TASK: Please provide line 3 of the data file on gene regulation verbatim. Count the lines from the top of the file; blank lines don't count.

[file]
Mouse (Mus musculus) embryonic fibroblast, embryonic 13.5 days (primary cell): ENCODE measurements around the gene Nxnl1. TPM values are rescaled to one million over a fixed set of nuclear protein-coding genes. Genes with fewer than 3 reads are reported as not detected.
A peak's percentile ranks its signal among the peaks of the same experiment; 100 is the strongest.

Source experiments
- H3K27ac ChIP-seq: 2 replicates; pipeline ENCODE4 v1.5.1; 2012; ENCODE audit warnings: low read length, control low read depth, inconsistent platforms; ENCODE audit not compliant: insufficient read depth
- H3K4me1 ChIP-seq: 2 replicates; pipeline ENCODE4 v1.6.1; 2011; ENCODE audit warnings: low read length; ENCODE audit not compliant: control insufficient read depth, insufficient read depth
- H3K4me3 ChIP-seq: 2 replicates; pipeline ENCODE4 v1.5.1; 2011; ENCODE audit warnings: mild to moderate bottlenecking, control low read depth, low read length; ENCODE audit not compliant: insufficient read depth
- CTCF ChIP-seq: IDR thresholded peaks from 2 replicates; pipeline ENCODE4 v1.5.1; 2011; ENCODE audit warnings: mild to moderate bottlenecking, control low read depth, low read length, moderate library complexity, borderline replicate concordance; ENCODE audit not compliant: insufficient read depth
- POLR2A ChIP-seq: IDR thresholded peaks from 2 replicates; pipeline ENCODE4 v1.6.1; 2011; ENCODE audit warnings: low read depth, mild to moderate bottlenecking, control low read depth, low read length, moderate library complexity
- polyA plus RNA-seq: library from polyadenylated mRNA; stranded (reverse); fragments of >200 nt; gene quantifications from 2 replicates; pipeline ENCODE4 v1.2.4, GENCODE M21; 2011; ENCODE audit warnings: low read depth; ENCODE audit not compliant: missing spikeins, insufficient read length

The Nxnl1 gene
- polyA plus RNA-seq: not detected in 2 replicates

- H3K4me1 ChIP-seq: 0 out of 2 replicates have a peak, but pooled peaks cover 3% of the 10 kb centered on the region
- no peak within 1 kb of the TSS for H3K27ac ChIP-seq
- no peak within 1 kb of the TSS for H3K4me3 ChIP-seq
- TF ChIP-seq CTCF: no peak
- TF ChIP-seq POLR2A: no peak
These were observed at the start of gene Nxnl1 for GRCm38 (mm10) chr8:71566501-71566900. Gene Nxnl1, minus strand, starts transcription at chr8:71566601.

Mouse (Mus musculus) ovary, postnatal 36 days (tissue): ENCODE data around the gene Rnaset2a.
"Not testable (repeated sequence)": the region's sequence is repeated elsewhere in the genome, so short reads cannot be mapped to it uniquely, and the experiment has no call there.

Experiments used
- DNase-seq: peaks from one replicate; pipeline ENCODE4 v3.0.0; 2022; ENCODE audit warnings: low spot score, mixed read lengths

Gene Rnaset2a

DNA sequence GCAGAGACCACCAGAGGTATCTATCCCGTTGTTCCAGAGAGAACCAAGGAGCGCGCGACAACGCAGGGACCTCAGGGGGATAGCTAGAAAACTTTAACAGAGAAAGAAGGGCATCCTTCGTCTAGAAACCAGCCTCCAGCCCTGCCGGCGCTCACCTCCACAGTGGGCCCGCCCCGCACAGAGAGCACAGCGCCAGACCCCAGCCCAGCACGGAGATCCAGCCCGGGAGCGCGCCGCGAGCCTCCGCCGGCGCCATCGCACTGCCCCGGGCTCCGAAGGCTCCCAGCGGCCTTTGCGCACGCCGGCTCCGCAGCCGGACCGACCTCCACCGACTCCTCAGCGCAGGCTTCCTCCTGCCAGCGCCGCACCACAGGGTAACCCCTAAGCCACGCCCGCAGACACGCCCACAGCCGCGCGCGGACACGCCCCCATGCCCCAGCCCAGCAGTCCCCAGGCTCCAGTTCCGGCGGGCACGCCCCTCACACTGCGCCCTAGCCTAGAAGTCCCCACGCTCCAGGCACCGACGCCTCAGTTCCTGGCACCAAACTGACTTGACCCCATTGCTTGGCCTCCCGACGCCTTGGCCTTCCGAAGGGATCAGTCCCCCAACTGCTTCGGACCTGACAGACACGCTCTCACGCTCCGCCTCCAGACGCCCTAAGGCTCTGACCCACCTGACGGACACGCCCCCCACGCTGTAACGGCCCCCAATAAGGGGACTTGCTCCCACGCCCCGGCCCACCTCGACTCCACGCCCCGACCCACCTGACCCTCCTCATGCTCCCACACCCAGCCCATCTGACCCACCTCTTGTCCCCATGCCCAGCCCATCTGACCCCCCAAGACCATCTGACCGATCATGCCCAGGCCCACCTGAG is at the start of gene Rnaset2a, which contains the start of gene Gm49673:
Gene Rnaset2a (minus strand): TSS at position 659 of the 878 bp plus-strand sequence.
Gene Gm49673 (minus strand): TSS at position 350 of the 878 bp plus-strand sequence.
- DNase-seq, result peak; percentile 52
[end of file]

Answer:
Source experiments